Invisibility Cloak Breakthrough: Scientists Cloak 3-D Objects

Scientists create first free-standing 3D cloak

Researchers in the US have, for the first time, cloaked a three-dimensional object standing in free space, bringing the much-talked-about invisibility cloak one step closer to reality.

Published today, 26 January, in the Institute of Physics and German Physical Society’s New Journal of Physics, the researchers used a method known as “plasmonic cloaking” to hide an 18-centimetre cylindrical tube from microwaves.

Invisibility's Next Frontier: Scientists Cloak 3-D Objects | Danger Room | Wired.com

Sure, researchers have already made marked strides toward making objects unseeable. But much of the work was more like mimicry: Meta-materials that bent light around an object to conceal it, but only worked in two dimensions. Or a device that played tricks on the eye, by harnessing the mirage effect to make objects behind it “disappear.”

Now, a team of researchers have taken an incredible leap forward. They’ve successfully made a 3-D object disappear.

Metamaterial cloaking - Wikipedia, the free encyclopedia

Metamaterial cloaking is the scientific application of metamaterials in order to achieve invisibility-cloaking. This is accomplished by manipulating the paths traversed by light through a novel optical material. Metamaterials direct and control the propagation and transmission of specified parts of the light spectrum and demonstrate the potential to render an object seemingly invisible. Metamaterial cloaking, based on transformation optics, describes the process of shielding something from view by controlling electromagnetic radiation. Objects in the defined location are still present, but incident waves are guided around them without being affected by the object itself.[1][2][3][4][5]

Scientists make 'invisibility cloak' breakthrough - Telegraph

Those hoping for a Harry Potter-style touch of wizardry will be disappointed however. To the human eye, which can only perceive light in higher frequencies, there would have been no invisibility.
But, say the researchers, the experiment is important proof of a principle that so-called plasmonic meta-materials can achieve a cloaking effect.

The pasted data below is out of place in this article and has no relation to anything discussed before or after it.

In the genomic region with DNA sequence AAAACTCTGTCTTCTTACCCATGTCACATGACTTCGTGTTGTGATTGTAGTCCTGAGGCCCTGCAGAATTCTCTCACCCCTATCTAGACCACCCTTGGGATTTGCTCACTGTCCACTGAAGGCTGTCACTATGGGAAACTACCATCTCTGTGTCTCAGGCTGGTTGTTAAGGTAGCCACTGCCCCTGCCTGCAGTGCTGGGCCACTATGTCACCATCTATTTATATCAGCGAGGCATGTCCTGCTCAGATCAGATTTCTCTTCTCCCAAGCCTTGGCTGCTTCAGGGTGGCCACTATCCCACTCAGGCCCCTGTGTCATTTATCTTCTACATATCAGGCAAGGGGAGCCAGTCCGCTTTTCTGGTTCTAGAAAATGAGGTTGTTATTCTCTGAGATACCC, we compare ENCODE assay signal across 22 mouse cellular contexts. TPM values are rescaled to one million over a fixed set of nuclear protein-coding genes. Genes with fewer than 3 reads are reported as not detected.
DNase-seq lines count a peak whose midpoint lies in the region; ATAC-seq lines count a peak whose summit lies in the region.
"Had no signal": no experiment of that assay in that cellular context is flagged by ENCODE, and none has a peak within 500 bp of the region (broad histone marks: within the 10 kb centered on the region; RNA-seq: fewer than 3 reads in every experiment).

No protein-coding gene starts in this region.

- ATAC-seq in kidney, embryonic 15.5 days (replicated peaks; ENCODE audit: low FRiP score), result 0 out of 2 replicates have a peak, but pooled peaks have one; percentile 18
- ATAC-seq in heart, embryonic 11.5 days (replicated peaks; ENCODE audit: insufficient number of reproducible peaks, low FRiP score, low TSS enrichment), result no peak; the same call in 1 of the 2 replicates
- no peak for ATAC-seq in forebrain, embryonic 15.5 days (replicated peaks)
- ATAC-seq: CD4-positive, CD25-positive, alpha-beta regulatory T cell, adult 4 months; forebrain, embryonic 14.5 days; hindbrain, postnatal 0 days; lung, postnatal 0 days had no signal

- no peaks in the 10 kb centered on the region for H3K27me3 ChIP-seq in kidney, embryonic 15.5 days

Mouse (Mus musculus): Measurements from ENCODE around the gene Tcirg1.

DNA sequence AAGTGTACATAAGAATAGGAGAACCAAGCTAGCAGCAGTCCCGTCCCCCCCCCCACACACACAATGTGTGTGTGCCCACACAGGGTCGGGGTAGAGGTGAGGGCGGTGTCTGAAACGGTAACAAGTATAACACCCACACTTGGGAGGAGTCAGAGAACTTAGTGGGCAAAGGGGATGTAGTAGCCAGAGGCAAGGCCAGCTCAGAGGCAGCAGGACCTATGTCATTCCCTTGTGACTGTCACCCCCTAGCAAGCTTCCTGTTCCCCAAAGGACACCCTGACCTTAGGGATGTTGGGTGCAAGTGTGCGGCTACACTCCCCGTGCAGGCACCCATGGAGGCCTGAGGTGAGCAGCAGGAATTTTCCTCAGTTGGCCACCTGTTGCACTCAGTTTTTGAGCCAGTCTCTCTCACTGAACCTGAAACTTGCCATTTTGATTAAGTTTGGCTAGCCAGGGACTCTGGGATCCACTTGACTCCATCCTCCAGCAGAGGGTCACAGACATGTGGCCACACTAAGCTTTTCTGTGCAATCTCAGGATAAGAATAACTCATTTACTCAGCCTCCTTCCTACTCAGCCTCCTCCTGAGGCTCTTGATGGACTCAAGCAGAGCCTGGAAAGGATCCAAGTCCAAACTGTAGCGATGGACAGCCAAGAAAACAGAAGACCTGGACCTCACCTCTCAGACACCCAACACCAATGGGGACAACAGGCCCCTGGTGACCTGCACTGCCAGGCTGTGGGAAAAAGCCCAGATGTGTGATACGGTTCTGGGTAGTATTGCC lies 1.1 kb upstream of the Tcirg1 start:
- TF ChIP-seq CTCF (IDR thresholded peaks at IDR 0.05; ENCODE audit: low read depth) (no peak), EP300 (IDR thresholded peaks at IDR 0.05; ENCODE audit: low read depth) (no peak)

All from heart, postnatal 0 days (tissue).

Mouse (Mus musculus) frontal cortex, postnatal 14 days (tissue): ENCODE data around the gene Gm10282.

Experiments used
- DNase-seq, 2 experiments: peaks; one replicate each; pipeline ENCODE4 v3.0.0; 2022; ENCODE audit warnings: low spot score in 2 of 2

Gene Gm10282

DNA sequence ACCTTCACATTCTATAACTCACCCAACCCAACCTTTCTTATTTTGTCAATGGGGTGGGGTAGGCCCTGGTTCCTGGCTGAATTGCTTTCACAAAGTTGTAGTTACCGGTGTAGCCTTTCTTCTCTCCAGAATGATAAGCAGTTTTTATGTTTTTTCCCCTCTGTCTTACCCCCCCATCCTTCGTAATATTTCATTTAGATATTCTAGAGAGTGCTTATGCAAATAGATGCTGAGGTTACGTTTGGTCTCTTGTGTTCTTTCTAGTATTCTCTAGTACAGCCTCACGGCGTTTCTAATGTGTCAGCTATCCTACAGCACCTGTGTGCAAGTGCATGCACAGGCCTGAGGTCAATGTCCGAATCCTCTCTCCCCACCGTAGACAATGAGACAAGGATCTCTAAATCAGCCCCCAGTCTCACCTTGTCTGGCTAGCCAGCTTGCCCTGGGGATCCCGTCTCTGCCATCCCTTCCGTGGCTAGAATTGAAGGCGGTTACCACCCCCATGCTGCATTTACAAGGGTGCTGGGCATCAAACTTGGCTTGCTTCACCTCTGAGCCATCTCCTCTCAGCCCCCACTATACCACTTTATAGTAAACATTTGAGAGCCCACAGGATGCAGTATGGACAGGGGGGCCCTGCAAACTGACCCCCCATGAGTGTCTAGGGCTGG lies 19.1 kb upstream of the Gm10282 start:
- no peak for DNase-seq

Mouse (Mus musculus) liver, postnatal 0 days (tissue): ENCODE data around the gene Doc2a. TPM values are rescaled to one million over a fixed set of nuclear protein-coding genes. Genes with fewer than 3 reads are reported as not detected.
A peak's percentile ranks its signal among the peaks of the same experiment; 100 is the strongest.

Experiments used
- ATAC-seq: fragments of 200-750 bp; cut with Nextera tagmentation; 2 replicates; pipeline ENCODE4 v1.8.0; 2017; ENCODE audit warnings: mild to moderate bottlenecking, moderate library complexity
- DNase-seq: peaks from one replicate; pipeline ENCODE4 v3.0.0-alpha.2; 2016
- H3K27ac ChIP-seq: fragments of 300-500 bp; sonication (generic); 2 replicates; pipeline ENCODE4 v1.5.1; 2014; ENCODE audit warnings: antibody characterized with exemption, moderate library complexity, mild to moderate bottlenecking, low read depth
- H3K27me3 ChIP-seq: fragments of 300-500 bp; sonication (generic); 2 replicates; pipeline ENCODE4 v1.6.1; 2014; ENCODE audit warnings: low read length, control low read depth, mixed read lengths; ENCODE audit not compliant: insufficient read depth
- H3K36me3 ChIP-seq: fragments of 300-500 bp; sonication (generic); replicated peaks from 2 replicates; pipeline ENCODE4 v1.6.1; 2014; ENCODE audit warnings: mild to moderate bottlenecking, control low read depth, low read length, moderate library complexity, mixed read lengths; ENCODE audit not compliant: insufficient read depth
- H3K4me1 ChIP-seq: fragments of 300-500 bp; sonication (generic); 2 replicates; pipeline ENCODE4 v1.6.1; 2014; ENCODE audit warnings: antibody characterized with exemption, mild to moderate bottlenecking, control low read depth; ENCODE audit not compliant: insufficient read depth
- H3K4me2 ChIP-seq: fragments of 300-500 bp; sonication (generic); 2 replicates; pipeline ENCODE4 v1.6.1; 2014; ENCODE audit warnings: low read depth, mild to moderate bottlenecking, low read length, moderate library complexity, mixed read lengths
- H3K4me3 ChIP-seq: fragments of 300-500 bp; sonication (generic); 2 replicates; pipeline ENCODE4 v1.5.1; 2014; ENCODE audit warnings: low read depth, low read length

A warplane cloaked with such materials could achieve "super-stealth" status by becoming invisible in all directions to radar microwaves, said co-lead investigator Andrea Alu.

Researchers cloak free-standing 3D object using plasmonic metamaterials

To cloak an 18 cm (7 in) long, 2.5 cm (0.9 in) diameter cylindrical tube from microwaves, the team shelled it in a plasmonic metamaterial. The team says the cloak hid the 3D object for all angles of incidence and observation. They tested it by directing microwaves towards the cloaked cylinder and mapping the resulting scattering both around the object and in the far-field. The cloak worked best when the microwaves were at a frequency of 3.1 GHz, reducing the scattering of polarized microwaves by more than 9 dB for a 60-degree range of angles.
But the team says demonstrating the cloaking on a 3D object using visible light is their key challenge.
"In principle, this technique could be used to cloak light; in fact, some plasmonic materials are naturally available at optical frequencies. However, the size of the objects that can be efficiently cloaked with this method scales with the wavelength of operation, so when applied to optical frequencies we may be able to efficiently stop the scattering of micrometre-sized objects," said Professor Al├╣.